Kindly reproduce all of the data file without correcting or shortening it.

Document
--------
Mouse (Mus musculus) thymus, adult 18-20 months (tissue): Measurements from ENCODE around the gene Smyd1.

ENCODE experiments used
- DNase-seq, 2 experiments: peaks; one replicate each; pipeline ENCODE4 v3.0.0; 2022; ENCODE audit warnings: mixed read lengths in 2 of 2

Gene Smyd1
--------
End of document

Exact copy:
Mouse (Mus musculus) thymus, adult 18-20 months (tissue): Measurements from ENCODE around the gene Smyd1.

ENCODE experiments used
- DNase-seq, 2 experiments: peaks; one replicate each; pipeline ENCODE4 v3.0.0; 2022; ENCODE audit warnings: mixed read lengths in 2 of 2

Gene Smyd1